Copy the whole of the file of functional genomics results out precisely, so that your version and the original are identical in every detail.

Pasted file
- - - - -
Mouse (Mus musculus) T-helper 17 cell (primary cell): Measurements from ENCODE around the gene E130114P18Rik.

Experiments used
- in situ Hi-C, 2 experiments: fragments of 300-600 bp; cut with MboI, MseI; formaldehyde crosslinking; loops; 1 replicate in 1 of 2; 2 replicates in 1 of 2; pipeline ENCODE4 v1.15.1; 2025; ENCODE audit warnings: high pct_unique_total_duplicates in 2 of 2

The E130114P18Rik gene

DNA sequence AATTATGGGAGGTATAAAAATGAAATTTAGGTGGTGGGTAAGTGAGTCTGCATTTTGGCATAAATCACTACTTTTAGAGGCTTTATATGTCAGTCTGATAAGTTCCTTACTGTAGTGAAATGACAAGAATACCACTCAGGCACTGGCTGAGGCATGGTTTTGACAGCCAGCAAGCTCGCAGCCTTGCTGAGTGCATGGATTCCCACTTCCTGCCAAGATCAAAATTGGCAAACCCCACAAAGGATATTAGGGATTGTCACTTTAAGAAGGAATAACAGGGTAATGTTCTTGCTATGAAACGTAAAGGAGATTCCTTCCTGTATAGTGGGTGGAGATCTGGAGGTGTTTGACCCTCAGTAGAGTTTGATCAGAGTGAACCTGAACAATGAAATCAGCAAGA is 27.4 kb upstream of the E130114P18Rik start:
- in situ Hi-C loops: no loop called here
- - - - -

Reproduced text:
Mouse (Mus musculus) T-helper 17 cell (primary cell): Measurements from ENCODE around the gene E130114P18Rik.

Experiments used
- in situ Hi-C, 2 experiments: fragments of 300-600 bp; cut with MboI, MseI; formaldehyde crosslinking; loops; 1 replicate in 1 of 2; 2 replicates in 1 of 2; pipeline ENCODE4 v1.15.1; 2025; ENCODE audit warnings: high pct_unique_total_duplicates in 2 of 2

The E130114P18Rik gene

DNA sequence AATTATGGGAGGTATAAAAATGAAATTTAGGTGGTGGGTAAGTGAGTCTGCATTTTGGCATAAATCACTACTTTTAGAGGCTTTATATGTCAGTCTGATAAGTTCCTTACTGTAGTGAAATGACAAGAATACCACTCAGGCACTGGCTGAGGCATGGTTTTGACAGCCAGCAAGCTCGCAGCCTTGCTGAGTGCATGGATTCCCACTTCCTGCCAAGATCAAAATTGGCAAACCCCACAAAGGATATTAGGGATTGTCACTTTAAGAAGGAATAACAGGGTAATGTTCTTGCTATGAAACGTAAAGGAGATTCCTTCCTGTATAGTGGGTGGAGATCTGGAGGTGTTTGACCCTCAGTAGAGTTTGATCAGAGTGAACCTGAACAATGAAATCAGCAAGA is 27.4 kb upstream of the E130114P18Rik start:
- in situ Hi-C loops: no loop called here